Sunday, December 12, 2010
Jeff Wagner's "Mean Deviation: Four Decades of Progressive Heavy Metal"
Bazillion Points add to their astounding track record with this extensive review of one of the more misunderstood metal sub-genres by Jeff Wagner. I picked it up a week ago and it arrived yesterday. I read it in a day, which isn't to suggest that it's a sparse volume. At 364 pages, it's actually pretty thorough examination of the origins of the form and the various global 'scenes' of progressive metal that occurred during the late '80s and '90s. It avoids the usual pitfall of devolving in an A to Z buyer/collector's guide, however this leads to its chief flaw.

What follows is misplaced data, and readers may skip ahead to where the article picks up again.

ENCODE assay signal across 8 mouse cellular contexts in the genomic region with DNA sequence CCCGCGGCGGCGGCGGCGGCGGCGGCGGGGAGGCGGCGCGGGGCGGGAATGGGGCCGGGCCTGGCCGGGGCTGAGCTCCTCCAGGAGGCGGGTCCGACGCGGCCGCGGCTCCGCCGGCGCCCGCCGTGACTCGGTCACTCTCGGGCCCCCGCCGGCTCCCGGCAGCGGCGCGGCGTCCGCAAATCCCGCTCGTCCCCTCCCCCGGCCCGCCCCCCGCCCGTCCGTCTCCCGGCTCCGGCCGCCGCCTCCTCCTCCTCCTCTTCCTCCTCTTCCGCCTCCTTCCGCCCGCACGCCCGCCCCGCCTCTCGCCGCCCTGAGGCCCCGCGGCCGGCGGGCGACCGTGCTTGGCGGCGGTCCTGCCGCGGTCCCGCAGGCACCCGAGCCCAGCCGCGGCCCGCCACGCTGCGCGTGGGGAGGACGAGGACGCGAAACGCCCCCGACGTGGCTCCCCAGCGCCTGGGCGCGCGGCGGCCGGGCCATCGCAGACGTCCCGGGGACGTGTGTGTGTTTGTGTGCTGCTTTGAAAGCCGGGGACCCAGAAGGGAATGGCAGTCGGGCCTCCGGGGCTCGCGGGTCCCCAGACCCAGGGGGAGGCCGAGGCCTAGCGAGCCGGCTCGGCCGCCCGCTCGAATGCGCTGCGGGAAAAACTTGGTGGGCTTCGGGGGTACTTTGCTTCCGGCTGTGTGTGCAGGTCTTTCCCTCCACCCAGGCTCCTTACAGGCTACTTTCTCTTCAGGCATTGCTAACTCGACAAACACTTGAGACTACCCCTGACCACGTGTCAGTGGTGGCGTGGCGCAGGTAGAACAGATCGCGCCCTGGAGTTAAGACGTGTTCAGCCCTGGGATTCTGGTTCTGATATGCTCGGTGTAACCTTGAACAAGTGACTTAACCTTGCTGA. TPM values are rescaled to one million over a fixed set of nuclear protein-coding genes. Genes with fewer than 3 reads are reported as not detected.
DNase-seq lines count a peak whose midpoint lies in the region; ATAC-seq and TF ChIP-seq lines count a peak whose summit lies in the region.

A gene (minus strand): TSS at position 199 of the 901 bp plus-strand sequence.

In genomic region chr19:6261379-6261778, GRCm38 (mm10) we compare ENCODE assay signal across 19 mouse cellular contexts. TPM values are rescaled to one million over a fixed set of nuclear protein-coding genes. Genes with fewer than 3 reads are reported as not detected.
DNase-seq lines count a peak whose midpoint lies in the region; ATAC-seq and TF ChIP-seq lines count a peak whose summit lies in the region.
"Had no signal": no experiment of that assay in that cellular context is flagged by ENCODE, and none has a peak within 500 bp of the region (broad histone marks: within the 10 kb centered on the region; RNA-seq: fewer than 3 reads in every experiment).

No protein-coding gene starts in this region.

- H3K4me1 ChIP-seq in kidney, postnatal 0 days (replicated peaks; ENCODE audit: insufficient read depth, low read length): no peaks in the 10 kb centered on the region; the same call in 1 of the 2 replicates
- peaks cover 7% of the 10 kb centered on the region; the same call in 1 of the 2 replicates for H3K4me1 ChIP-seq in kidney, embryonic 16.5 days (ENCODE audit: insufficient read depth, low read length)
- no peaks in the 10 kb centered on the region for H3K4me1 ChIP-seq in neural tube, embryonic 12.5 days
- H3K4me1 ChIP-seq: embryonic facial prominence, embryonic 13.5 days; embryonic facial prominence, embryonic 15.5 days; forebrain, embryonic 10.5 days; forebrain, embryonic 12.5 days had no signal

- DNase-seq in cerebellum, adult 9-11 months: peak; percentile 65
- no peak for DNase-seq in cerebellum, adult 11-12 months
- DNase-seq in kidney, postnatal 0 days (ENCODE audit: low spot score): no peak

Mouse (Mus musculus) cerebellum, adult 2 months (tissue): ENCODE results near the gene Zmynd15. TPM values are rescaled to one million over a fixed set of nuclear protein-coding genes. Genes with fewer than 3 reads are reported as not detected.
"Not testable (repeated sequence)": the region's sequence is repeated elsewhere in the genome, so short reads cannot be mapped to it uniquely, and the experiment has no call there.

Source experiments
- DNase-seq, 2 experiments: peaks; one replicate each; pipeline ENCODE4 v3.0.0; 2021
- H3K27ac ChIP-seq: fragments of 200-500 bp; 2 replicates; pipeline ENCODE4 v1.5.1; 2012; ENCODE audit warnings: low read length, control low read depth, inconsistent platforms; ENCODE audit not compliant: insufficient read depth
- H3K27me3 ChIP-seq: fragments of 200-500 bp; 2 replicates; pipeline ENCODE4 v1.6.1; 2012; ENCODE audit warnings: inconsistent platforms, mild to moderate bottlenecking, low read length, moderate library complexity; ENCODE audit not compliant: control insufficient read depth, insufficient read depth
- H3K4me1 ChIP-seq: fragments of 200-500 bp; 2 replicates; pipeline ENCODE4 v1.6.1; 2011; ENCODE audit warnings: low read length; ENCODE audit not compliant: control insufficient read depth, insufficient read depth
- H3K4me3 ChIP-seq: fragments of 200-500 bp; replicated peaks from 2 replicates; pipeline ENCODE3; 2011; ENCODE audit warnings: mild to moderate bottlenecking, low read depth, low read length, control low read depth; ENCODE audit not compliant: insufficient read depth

Jeff Wagner's very serious about his examination of this sub-genre. His one interview with John Arch of Fates Warning (which still can be found on FatesWarning.com I think) was the first piece of Heavy Metal journalism I looked up to. He has an understanding and a love for "Awaken the Guardian" that touched me. I learned a lot from that interview and held Jeff Wagner in high regard since. The problem is that the book doesn't tackle what progressive metal is in social and cultural terms. It's a bit closed up in the introspective metalhead box, talking to the initiated. It doesn't aknowledge the outside forces that pushed Heavy Metal music towards embracing modernism and humanism for that brief period. I would have considered that aspect perhaps outside the bounds of the book if it was more of the familiar A to Z collector mold, but as a thorough treatise on the essence of progressive metal it is sadly spent on quotes from the musicians themselves that fail to express what exactly progressive music might be. Which is to be expected because most musicians are engaged in the art of making art, not in the practice of musicology and the study of culture from an outside point of view. I have had similar concerns with the documentary "Metal: A Headbanger's Journey" also.